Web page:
What’s your name?
An easy enough question we’ve been asked countless times. For most, there’s an automatic answer.
Not for me.
I look around. Remind myself who I’m with. And then I answer.
Sounds duplicitous, doesn’t it?
I’m not a double agent. The truth is I have two names.
I’m not talking about a first and middle name. Or a full name and a derivative. I wish it were that easy. I’m talking about having one name that my family calls me, and another name for everyone else.
Things get sticky when family and friends commingle.
Whenever I’m in the company of both, no one knows how to refer to me in conversation. It’s awkward for everyone around me and for that I feel bad.
But I’m getting ahead of myself.
So how did this mess begin? It started with a disagreement and two strong-willed parents.
My father was eighth of eleven children, practically raised by his adored older sister Gina. My mother wanted me named after her.
My father, although touched by the gesture I’m sure, wanted me named after my mother, Jo-Ann.
Relegated to the waiting room as was typical for the time, and with my mother in recovery after a difficult delivery, Dad went ahead and signed the birth certificate, sealing my legal first name with his choice.
Mom wasn’t too happy about it when she woke up. But she conceded. Sort of.
“Fine. Her name is Jo-Ann. But I’m going to call her Gina.”
And so it began.
Eventually, my father came around but no one bothered to change the birth certificate.
This means all legal documents list me as Jo-Ann. In every roll call through many years of school, whenever I said, “here” I was essentially confirming that identity.
So now, whenever I introduce myself, I say Gina if I’m with family, and Jo-Ann if I’m not.
What’s your name?
Start a conversation about names and watch it take off. Everyone has something to contribute. There is so much to say about names and their significance. But for now, let’s focus on how you got your name, and what it means to you.
Are you named after someone? If so, how do you feel about that? Do you have a family legacy behind your name and if so, do you aspire to uphold it? Or do you resent the pressure and expectation that accompanies a name that spans generations?
When I was very young, I was thrilled to share my mother’s name. Then, in the tumultuous teenage years, I resented it. Now that she’s gone, however, and realizing the strong woman she was, I’m honored to sign my name and see hers live on.
What’s your name?
Names have meaning. Anyone who has named a child or a pet may have scoured the books that tell you the origin and meaning for any name.
Gina is most commonly derived from Regina, which means queen. When I think about who Gina is, meaning the person I am in my family, it’s somewhat appropriate.
My family would describe me as serious, and I don’t know any comedic queens, so the name fits. Queens delegate, and when I was younger, my family referred to me as bossy. My nickname (as if I needed another) was The Little General. In retrospect, The Little Queen would have been more fitting.
Jo-Ann is hard to find in baby books. It’s as if someone made it up, especially spelled with a hyphen. Actually my mother did. Her given name was Josephine Ann, which she hated. According to my aunt, she was always called Jo-Ann at home and Josephine in school. Later, she legally changed her name to Jo-Ann. But the seeds of a name dichotomy were clearly established in her life, so she had no qualms about passing one along to me.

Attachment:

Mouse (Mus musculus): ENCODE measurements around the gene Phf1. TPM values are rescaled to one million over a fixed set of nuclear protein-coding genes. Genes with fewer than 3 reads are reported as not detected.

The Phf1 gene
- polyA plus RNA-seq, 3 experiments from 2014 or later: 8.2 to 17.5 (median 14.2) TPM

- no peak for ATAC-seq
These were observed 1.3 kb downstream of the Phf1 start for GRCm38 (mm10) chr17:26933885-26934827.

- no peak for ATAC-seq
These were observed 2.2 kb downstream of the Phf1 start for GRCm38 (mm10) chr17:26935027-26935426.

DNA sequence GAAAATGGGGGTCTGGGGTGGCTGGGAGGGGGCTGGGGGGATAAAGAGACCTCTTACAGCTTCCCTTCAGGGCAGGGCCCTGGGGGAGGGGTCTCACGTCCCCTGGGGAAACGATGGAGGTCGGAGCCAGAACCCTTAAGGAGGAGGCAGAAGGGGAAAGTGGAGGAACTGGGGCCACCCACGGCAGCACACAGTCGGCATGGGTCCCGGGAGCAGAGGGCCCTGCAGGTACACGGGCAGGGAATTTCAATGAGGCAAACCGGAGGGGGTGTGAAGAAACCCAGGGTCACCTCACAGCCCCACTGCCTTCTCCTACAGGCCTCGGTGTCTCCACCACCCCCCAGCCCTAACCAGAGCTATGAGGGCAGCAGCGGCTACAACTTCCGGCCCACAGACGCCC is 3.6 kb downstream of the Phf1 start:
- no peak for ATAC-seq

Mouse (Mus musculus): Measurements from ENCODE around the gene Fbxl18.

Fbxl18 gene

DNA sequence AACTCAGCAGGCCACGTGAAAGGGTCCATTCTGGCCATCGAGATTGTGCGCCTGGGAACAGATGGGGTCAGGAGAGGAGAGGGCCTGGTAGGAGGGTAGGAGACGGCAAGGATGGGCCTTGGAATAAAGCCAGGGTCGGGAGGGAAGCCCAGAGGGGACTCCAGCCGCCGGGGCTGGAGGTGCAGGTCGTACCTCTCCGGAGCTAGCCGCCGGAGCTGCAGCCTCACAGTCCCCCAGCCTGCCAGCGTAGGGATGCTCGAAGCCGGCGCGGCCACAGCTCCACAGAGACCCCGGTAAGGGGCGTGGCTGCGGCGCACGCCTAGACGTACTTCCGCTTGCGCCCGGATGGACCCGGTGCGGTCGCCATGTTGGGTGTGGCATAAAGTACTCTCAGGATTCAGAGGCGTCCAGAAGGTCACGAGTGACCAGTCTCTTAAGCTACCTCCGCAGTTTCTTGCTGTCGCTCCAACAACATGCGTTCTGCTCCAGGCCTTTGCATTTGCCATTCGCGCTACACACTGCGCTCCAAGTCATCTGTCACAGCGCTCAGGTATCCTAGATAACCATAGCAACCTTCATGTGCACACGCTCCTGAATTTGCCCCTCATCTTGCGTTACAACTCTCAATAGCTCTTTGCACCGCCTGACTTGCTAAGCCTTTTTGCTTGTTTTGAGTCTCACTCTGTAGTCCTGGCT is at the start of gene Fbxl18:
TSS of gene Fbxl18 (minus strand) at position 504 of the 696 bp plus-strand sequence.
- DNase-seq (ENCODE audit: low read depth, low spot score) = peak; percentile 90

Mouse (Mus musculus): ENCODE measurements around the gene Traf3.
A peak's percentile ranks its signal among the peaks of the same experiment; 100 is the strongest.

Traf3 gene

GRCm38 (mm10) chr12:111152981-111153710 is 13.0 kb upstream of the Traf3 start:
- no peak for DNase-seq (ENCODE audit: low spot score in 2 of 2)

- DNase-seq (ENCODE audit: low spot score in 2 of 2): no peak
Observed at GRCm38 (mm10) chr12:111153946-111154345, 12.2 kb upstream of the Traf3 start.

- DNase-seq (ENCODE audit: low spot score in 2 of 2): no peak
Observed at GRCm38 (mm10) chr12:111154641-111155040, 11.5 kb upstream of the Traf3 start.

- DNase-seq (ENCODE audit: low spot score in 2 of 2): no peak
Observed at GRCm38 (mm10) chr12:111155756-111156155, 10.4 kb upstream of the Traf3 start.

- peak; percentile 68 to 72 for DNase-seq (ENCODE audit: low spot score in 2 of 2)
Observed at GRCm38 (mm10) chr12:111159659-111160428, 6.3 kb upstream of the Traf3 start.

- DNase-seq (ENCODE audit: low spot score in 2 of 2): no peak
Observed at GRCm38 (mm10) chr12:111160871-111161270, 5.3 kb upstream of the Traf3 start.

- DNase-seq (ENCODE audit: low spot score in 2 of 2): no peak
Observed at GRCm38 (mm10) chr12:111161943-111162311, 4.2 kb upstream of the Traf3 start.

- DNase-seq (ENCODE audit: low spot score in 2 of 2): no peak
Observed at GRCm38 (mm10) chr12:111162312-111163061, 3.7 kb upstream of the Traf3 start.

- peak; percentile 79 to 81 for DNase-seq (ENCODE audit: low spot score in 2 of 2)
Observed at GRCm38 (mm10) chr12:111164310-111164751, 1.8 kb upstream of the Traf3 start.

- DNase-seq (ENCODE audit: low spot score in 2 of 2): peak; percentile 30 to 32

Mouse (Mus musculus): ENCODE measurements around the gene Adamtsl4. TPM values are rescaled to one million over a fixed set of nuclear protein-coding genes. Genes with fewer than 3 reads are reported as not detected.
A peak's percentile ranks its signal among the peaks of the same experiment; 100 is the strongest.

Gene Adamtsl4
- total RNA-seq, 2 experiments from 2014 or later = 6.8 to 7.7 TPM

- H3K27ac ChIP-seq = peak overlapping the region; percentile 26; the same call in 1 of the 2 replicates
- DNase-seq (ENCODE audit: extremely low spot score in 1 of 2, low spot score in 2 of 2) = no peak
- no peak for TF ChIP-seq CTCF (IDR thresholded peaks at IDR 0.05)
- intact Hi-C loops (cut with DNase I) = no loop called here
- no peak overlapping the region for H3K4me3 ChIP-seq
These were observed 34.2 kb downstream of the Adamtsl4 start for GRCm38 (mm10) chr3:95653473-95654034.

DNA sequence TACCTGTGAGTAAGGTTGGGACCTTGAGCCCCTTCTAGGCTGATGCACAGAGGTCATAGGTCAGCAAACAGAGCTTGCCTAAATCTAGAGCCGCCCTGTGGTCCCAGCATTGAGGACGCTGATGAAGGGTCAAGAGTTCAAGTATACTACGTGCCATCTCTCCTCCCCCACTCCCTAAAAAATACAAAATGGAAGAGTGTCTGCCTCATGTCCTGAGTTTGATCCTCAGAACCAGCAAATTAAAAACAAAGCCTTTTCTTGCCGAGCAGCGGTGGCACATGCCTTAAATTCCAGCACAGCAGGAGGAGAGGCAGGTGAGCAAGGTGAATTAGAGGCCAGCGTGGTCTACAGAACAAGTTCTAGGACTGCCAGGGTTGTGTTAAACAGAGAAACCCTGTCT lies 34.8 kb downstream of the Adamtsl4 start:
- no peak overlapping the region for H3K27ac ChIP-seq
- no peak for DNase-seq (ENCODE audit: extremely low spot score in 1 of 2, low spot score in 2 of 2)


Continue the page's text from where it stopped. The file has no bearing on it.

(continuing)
The name was legitimized for me the day I saw it in a plain but bold font announcing Jo-Ann Fabric and Craft store. But then I researched the company name to see if it belonged to a real person only to find the store was named after the daughters of the two founding families; Joan and Jacqueline. So yes, it’s a made up name.
Let me also go on record as saying that technology isn’t as advanced as we think because computer programs still won’t recognize the hyphen. I continue to get mail as JoAnn, Jo Ann or Jo A.
My legal first name comes from Joanna, or Johanna, a derivative of John which means “God is gracious.” Yes, He is. Since I’m in full agreement, I suppose I’m worthy of the name.
Do you know what your name means? Does the meaning of your name reflect your personality? Do you find it strange if it does, and momentarily concerned if it doesn’t?
What’s your name?
I’m sometimes asked if I think of myself as Gina or Jo-Ann. I am both. And neither. Since I’ve been called two different names my entire life, I don’t feel particularly attached or identified with either.
I’m sure a therapist would have a field day with that statement.
But my name predicament begs an important question.
According to the bible, God’s people are written in the book of life. I can’t help but wonder, which name is in that book?
However, do not rejoice that the spirits submit to you, but rejoice that your names are written in heaven.
Yes, and I ask you, my true companion, help these women since they have contended at my side in the cause of the gospel, along with Clement and the rest of my co-workers, whose names are in the book of life.
The one who is victorious will, like them, be dressed in white. I will never blot out the name of that person from the book of life, but will acknowledge that name before my Father and his angels.
Maybe God will recognize my soul as one of his own and my name will be irrelevant. Finally! After all, a father doesn’t need to say his child’s name to know her.
I hope so. Because I’ll never stop being Gina and I’ll never stop being Jo-Ann.
And I’m counting on it not being a sticky situation for God.
If you have an unusual story about your name or thoughts on this topic, please share in the comment section below!